OGNL: What about those curly braces?

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July 17, 2013

If you have seen more complex OGNL expressions you probably have seen the use of curly braces { } with expressions in them that seem to do wonderful things, but definitely looks nothing like Java. This is one of the more interesting and powerful features of OGNL and will take 2 or 3 posts to cover.

 

The challenge may be where to start.

 

 

Let's first introduce a PingFederate class that is part of the SDK and is very handy in working with OGNL:

 

org.sourceid.saml20.adapter.attribute.AttributeValue

 

 

See the complete list of articles in my OGNL series at the end of this entry.

 

This class represents the attribute object in PingFederate and when you use the following in your expression:

 

#this.get("SAML_SUBJECT")

 

 

It actually returns an instance of this type of object and if it is a single value attribute you can use the toString method as we did in the second article of this series to get the actual value. This class is very flexible and you can use it to create multi-valued attributes along with single-value attributes.

 

You can use the curly braces to create an array (we first talked about arrays last week) of objects, for example, by doing something like this:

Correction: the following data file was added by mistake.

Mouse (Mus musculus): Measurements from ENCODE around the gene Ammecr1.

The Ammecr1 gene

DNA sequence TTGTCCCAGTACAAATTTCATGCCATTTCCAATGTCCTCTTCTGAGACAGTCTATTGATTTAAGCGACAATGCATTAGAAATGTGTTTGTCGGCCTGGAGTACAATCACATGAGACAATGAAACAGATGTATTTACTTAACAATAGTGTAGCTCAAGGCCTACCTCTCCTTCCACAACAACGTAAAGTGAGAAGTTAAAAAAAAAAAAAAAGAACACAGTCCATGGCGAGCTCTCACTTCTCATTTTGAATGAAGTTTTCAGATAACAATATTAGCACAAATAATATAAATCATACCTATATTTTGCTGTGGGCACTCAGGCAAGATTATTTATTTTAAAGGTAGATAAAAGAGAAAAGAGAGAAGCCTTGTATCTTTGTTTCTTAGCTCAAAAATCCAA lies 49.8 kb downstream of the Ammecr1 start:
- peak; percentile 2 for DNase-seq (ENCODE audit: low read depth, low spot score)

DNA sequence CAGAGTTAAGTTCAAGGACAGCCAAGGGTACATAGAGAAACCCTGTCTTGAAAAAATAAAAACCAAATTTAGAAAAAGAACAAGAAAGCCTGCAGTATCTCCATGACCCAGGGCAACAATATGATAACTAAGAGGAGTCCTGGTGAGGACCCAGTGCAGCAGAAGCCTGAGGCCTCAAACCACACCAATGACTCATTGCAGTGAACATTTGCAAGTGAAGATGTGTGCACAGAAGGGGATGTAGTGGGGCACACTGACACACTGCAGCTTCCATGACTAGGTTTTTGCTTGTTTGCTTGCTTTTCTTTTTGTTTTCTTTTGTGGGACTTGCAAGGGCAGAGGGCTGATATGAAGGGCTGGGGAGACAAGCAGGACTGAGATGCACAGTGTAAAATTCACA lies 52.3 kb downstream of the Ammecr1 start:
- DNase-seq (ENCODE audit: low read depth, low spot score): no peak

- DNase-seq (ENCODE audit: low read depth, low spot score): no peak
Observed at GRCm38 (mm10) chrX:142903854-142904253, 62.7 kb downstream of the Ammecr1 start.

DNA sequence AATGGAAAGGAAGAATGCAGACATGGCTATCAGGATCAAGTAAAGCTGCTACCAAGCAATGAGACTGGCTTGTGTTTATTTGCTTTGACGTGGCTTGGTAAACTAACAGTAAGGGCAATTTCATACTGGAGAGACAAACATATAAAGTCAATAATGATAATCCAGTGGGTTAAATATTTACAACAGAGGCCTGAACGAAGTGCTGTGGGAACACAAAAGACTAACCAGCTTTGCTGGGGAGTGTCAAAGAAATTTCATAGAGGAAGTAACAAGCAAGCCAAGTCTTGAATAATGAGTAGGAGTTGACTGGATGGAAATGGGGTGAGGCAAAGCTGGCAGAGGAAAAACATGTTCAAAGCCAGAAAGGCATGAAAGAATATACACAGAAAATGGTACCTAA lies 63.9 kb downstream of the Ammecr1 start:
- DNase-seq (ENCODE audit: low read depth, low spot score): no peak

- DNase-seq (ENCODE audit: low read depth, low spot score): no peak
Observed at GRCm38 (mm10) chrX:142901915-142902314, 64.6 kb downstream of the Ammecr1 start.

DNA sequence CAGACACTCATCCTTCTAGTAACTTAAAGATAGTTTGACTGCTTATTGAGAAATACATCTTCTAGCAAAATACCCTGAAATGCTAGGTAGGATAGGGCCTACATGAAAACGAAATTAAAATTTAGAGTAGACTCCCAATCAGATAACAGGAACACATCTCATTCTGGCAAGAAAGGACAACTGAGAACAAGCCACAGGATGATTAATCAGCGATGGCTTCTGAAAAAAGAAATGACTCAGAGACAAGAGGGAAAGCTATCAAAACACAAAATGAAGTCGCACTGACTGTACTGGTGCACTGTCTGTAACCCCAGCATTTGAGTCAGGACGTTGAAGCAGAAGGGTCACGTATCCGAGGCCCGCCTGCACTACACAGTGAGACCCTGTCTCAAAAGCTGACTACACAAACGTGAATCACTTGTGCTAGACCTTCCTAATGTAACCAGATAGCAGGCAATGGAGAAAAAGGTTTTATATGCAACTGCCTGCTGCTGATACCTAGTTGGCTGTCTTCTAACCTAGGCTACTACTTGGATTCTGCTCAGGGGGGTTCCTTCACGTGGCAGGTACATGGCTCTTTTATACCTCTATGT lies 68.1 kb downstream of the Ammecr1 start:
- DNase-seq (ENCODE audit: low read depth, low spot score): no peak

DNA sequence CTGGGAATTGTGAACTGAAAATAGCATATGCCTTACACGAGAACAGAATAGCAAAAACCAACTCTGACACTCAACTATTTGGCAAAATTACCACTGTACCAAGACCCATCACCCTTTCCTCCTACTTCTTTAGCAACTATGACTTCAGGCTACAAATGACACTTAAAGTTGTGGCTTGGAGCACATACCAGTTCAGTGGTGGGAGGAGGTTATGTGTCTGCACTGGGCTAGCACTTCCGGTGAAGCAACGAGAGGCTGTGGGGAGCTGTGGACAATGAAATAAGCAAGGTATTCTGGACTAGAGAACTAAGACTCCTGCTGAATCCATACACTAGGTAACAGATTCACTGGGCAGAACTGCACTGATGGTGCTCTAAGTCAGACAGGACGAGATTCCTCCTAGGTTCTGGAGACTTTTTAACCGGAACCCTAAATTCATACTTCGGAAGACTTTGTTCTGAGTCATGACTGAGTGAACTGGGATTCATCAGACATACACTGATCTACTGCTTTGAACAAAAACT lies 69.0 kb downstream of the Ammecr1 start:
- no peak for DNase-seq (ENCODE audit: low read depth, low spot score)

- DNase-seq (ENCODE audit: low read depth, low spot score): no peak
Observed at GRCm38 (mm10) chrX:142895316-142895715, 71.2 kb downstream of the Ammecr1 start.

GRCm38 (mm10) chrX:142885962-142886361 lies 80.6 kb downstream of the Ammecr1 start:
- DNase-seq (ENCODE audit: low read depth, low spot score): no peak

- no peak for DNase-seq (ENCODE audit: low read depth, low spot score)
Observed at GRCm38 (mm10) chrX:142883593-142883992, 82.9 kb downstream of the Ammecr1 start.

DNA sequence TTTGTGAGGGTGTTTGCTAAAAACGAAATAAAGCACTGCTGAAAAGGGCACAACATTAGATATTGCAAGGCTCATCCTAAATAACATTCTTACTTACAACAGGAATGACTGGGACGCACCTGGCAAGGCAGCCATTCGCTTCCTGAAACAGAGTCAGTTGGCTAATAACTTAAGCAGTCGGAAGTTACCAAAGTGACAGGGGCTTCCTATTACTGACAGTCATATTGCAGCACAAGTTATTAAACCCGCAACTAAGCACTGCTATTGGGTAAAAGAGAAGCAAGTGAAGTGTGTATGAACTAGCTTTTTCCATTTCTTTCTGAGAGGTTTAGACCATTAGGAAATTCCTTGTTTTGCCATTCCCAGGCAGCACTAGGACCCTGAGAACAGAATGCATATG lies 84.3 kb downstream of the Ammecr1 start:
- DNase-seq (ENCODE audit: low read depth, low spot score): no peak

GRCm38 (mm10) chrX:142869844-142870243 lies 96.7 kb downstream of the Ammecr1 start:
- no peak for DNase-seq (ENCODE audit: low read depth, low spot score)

{"first", "second", "third"}

 

 

This expression creates a java.util.Collection object. Combining the PingFederate class and the above code you can create an attribute that will be sent as a multi-valued attribute in the SAML assertion. The expression would look like:

 

new org.sourceid.saml20.adapter.attribute.AttributeValue({"first", "second", "third"})

 

 

The following screenshot shows the expression in PingFederate:

 

OGNL Expression that creates an array

 

 

 

The resulting assertion would would look like the following in the server log:

 

<saml:Attribute Name="attribute04" NameFormat="urn:oasis:names:tc:SAML:2.0:attrname-format:basic">
    <saml:AttributeValue xsi:type="xs:string" xmlns:xs="http://www.w3.org/2001/XMLSchema" xmlns:xsi="http://www.w3.org/2001/XMLSchema-instance">first</saml:AttributeValue>
    <saml:AttributeValue xsi:type="xs:string" xmlns:xs="http://www.w3.org/2001/XMLSchema" xmlns:xsi="http://www.w3.org/2001/XMLSchema-instance">second</saml:AttributeValue>
    <saml:AttributeValue xsi:type="xs:string" xmlns:xs="http://www.w3.org/2001/XMLSchema" xmlns:xsi="http://www.w3.org/2001/XMLSchema-instance">third</saml:AttributeValue>
</saml:Attribute>

 

 

The following screenshot shows the result in the application:

 

Attributes shown in the application.

 

 

 

Stay tuned for more about OGNL. In the meantime please leave a comment on this post and let me know what topics you would like to see. Follow me on Twitter: @jdasilvaPI

 

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OGNL Blog Series:

 

  1. Introduction to OGNL
  2. A simple OGNL expression
  3. Declaring variables in OGNL
  4. Method calls in OGNL
  5. Arrays in OGNL
  6. OGNL: What about those curly braces?
  7. Looping in OGNL
  8. Looping in OGNL take 2
  9. So what exactly is #this in OGNL?
  10. A continuing look at #this variable in OGNL
  11. Functions in OGNL
  12. Misc Topics in OGNL

John DaSilva develops training and solutions at Ping Identity.